Brokers launching 2nd brands

Toby MacLachlan, 15 December 2023

What’s behind the wave of brokers setting up second brands?

Read the full article in Insurance Business Magazine here

2023 has been a busy year for the insurance broking sector and the companies that work to support the health and sustainability of this market. Between regulatory pressures, the acceleration of generative AI as both a point of discussion and a point of differentiation, and the troublesome economic conditions impacting providers and insureds alike, ‘what next?’ was the question of the mind of so much of the market this year.

In the midst of so much upheaval, it has been interesting to see how brokers have pivoted to meet these challenges head-on, and one key directional shift seen by Toby MacLachlan (pictured), CEO of Ignite – a Verisk business – has been the increased number of brokers setting up second brands. There was a small wave of brokers that set up second brands at the start of last year due to the fair pricing regulations, he said, and he expects to see more of this activity going forward, albeit for different reasons.

What’s behind the move towards second brands?

“Lots of larger brokers are stuck on legacy platforms,” he said. “Re-platforming presents a business risk/interruption that is a major obstacle to innovation. So, lots of larger brokers are considering/doing second brands. This allows them to use the latest technology, like Ignite, without the risk of data transfer and the headache of full staff retraining.

“They can start with a single product and do interesting things with it (like variable policy terms, multi-vehicle, self-service etc) that would be all but impossible on their main platform. And they can then run both side by side, share learnings and best practice, and invest where appropriate.”

Identifying some of the key factors at play behind this trend, MacLachlan noted that brokers are keen to innovate. They’re entrepreneurial and full of ideas, he said, and it’s important to recognise that brokers have no lack of willingness or funding to innovate. Rather, they are held back by legacy tech that is slow and expensive to manipulate.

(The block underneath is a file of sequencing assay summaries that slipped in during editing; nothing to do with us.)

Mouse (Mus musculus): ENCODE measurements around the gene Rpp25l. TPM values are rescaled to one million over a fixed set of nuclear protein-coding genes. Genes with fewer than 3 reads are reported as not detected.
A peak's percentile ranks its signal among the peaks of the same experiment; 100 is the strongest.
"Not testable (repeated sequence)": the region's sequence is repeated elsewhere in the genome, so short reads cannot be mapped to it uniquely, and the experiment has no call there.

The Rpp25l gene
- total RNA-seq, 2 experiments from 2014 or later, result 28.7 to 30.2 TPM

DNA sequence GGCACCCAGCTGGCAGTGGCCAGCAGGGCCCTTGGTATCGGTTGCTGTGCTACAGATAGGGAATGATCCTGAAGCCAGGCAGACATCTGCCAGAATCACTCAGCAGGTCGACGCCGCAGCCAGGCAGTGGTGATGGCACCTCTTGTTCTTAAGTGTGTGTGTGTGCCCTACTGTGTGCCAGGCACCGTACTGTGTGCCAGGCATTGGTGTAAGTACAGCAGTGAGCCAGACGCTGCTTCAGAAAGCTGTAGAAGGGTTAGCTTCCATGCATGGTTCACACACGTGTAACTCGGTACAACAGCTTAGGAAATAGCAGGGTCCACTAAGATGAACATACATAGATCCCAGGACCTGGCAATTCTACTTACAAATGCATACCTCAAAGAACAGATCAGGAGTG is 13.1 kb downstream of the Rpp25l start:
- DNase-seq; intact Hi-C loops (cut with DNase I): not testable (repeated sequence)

“The key factor behind the wave of second brands is not just fair pricing, it’s a desire to try new things and keep up with those that are innovating,” he said. “Another reason brokers are setting up second brands is to do with business risk. The FCA is considering regulating key software systems like policy admin platforms. 

“The risk that these big, legacy, core platforms represent has come into the limelight. Much-publicised outages from other software houses are just one example. In an age of regular cyberattacks, all systems are potentially vulnerable. Having a second brand on a second system mitigates risk to brokers that, if their core system goes down, really have no disaster recovery strategy in place at all.”

What impact are these second brands having on the market?

What’s been fascinating to see is the knock-on effect the setting up of second brands is having when it comes to fostering innovation among larger brokers. Second brands are an ideal place to innovate, he said. They tend to be smaller and nimbler than the core brand and are therefore ideal forums for testing changes and new ideas. 

With that in mind, MacLachlan also highlighted the implication this trend is having to help ensure these brokers are meeting fair pricing regulations. Regulatory challenges tend to be most challenging when there is poor access to data or automation, he said, while second brands, with a smaller back book, are easier to adapt to regulatory change.

As to the impact this move towards brokers establishing second brands is having on the customers on the other side of the insurance value chain, MacLachlan noted that the end insureds “undoubtedly” benefit from second brands. New products tend to be digitally enabled, he said, giving customers more choice, and lower overheads, giving customers better priced policies.

What’s next for Ignite?

2023 was a year of acceleration for Ignite itself, seeing the insurance software house launch an accelerator programme to drive innovation in insurance broking and be selected by Hagerty Insurance Services (Hagerty) as its new broking system provider. With his attention turned to 2024, MacLachlan said he expects AI to inevitably dominate discussions and headlines next year.

“There are clear use cases for claims and pricing, but also more subtle ones in broking administration,” he said. “Brokers’ staff are essentially training people interacting with data. This is something that generative AI does well, and should be harnessed as such. Ignite launched its AI Layer technology in 2023 and will be publicising the positive real-world impacts and use cases of this in 2024. “

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